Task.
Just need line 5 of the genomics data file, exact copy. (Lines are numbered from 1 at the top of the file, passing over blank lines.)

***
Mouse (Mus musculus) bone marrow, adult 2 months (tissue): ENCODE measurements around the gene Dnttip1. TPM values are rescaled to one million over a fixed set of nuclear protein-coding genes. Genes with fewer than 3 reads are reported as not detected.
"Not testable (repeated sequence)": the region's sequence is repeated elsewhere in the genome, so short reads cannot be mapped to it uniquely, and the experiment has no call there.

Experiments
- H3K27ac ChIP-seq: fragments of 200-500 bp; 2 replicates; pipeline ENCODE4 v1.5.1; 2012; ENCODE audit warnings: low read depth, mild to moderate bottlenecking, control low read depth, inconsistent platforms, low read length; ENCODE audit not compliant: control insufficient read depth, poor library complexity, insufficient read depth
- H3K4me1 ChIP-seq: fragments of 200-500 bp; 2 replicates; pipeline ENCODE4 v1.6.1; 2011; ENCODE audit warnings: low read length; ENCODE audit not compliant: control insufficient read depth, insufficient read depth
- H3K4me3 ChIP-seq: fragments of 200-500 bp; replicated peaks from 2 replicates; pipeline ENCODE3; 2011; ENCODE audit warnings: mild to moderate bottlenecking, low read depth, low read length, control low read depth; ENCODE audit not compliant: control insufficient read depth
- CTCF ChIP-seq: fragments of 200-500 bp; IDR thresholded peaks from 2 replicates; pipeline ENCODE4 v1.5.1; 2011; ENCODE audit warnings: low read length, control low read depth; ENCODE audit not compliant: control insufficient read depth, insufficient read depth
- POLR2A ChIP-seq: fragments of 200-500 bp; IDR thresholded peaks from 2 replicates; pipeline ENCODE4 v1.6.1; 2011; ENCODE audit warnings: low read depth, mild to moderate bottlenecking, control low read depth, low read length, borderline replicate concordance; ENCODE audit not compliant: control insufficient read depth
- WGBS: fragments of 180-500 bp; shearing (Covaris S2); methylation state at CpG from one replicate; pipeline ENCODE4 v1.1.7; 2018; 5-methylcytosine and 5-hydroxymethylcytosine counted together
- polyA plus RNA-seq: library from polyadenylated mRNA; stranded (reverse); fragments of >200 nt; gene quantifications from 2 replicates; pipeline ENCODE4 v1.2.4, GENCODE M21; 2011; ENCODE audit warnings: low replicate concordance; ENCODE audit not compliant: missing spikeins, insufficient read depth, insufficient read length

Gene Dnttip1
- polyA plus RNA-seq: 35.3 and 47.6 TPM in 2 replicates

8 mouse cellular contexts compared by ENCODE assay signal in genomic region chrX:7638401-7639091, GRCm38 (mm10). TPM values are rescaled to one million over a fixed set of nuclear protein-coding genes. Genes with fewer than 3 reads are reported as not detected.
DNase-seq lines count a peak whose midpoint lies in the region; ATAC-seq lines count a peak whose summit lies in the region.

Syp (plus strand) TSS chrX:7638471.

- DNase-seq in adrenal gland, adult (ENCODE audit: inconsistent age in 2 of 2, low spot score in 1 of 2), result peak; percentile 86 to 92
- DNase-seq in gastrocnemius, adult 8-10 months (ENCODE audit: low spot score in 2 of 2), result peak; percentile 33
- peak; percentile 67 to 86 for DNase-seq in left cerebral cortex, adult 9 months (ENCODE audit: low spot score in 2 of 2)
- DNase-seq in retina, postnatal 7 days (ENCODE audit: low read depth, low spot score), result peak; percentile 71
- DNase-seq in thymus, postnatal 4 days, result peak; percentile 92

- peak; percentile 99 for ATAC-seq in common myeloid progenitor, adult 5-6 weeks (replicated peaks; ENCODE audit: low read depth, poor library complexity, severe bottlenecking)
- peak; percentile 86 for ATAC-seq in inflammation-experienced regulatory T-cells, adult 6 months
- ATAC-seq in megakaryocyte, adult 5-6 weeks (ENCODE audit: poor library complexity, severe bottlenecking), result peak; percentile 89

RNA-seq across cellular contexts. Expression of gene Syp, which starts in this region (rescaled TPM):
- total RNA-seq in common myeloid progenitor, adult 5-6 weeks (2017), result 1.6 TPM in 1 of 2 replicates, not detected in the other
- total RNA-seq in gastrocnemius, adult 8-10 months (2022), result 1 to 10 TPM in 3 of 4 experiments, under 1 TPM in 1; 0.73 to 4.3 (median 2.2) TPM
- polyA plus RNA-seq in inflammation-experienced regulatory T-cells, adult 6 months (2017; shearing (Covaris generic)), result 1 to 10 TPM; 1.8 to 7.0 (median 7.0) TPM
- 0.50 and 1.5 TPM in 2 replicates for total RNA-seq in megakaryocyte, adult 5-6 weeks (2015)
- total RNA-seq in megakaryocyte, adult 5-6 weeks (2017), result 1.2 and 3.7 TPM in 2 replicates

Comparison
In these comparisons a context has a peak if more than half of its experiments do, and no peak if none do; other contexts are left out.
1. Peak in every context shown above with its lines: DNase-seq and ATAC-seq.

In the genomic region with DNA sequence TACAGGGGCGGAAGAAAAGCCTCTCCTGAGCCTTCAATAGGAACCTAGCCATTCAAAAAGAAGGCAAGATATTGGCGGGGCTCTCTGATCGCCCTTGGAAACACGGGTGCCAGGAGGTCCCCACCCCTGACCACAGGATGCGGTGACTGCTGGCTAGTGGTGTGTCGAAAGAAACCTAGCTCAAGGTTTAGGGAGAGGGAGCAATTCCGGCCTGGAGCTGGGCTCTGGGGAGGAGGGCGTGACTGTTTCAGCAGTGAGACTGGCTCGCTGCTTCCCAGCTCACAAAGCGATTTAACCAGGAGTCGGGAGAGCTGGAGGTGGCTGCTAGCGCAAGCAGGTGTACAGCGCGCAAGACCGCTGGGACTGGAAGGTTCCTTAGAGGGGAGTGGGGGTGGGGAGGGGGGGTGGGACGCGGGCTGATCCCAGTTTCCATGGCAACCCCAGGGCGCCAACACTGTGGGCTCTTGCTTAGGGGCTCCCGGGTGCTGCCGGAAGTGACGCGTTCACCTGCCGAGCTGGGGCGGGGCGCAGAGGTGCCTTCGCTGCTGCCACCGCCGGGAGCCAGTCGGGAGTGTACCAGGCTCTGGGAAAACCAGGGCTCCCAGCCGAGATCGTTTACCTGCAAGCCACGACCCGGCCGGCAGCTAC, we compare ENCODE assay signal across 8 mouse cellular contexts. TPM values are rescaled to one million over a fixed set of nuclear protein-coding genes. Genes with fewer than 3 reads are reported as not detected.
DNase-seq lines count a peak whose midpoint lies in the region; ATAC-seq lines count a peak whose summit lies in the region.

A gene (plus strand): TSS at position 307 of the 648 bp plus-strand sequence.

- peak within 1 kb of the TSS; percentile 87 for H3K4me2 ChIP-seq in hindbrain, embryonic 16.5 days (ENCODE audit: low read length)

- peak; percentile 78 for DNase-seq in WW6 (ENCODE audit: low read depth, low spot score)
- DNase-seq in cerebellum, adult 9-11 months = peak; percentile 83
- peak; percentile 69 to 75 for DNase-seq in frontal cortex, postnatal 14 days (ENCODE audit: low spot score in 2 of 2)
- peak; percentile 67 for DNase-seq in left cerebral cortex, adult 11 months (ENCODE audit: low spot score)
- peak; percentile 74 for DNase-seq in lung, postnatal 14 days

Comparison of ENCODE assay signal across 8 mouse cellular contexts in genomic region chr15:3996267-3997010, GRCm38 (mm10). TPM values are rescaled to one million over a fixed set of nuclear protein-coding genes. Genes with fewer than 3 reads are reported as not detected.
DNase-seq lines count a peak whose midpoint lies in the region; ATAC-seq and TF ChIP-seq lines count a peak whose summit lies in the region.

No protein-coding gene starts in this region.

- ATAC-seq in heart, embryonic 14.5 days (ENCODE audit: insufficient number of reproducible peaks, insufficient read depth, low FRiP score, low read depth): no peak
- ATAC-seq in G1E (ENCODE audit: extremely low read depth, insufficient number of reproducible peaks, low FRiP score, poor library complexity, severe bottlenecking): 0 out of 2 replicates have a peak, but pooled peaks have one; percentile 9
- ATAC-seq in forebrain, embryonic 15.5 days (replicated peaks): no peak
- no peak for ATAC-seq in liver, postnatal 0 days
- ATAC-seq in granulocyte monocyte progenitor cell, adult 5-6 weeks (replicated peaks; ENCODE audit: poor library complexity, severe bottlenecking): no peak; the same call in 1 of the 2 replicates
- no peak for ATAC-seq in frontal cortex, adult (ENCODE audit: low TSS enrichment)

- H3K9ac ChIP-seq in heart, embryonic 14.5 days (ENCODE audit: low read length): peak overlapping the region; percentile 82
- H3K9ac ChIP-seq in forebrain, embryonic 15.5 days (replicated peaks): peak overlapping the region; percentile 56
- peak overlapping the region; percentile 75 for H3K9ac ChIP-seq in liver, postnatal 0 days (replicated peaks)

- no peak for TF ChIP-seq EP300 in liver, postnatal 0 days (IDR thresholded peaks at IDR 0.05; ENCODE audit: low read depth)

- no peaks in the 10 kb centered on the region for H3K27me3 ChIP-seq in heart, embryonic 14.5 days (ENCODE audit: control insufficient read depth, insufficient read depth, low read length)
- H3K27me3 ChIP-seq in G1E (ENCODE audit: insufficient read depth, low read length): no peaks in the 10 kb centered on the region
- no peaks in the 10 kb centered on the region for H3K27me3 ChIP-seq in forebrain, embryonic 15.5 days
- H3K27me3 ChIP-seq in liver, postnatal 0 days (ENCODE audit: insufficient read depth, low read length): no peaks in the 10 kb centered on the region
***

- H3K4me1 ChIP-seq: fragments of 200-500 bp; 2 replicates; pipeline ENCODE4 v1.6.1; 2011; ENCODE audit warnings: low read length; ENCODE audit not compliant: control insufficient read depth, insufficient read depth